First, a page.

The job market in New England, where over 80% of you choose to stay year after year, is also looking stronger. While the national unemployment rate is improving and was last reported at 6.3%, Massachusetts is looking even better at 5.6%, the the lowest monthly rate in six years and the first time since July, 2008 that it's been under 6 percent.

We also know, however, that mounting a job search takes time - on average, six months from initial steps to landing a position. So those employed Simmons new grads who went before you were probably getting underway with their search by now.   

Even if you are throttling back and taking some time off this summer after you busted your you-know-what for four years, you can still harness the power of the Career Education Center to aid in your next steps. The CEC website is packed with helpful tips and information to get you started, including the wealth of career guides maintained by the experts in Beatley Library. There are over 60 of them, most of them discipline-focused, and numerous others on helpful topics such as "Job Hunting Online."  

So, whether you're Bio or Comm, English or Poli Sci, Nursing or Psych, there is an online guide for you. And once you've poked around in there and found some items of interest you might want to think about connecting with a career coach in the CEC. Even if you are not local and cannot meet face-to-face you can set up a phone appointment. Heck, we've already Skyped with a Simmons grad on the other side of the world this spring!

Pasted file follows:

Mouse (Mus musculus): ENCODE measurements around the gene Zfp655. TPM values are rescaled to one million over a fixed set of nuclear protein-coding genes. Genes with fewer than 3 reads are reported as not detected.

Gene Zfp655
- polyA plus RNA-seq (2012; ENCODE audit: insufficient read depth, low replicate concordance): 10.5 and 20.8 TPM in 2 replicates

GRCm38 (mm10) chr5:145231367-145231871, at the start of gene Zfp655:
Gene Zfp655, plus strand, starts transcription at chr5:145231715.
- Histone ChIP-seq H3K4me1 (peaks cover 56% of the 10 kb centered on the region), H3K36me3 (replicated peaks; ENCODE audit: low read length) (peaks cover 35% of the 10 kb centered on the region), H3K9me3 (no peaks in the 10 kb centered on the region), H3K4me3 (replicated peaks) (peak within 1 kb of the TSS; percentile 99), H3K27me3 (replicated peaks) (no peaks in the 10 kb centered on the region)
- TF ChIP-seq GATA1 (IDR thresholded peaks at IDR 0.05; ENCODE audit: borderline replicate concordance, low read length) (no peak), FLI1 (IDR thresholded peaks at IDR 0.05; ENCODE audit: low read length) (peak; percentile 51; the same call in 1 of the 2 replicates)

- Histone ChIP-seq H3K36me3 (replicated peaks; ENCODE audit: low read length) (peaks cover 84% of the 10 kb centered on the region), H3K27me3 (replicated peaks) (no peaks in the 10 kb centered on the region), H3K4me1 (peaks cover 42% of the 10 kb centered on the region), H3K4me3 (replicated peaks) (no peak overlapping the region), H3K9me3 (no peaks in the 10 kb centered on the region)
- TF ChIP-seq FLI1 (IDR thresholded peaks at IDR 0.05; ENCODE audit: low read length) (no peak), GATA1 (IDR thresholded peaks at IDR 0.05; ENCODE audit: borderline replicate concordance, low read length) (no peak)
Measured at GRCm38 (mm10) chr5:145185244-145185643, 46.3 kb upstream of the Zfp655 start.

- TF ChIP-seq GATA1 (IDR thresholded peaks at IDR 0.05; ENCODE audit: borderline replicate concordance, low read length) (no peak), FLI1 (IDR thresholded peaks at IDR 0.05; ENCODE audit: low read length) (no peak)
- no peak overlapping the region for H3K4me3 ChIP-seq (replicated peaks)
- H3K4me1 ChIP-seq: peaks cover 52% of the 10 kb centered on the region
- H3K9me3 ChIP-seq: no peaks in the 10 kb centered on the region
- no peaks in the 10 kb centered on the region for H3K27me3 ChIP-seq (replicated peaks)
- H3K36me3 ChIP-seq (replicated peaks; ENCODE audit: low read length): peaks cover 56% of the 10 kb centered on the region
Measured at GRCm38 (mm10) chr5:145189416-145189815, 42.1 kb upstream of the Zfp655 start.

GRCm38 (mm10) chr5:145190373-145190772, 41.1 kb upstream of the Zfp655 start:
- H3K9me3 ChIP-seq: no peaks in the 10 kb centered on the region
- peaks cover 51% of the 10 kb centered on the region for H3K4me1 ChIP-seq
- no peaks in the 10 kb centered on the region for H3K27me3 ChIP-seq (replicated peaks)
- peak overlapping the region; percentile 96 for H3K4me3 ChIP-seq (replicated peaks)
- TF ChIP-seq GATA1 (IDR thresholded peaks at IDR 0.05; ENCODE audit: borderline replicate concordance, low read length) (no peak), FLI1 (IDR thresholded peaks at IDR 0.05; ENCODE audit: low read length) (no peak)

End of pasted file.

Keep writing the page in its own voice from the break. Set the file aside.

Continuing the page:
You'll also want to check out another recent blog entry from one of our CEC coaches with ten tips for new grads.  

Once you commit and take those initial steps and get a plan going, then start to reach out to target companies and begin to network your way in, pretty soon it will be you negotiating with an employer, getting to yes, and getting that coveted handshake. And when you've landed, you can share the good news with us in this year's first destinations survey - e-mail the CEC and we will send you a link to the survey.  

We're here all summer long -- for you. Let us know when you're ready to get going.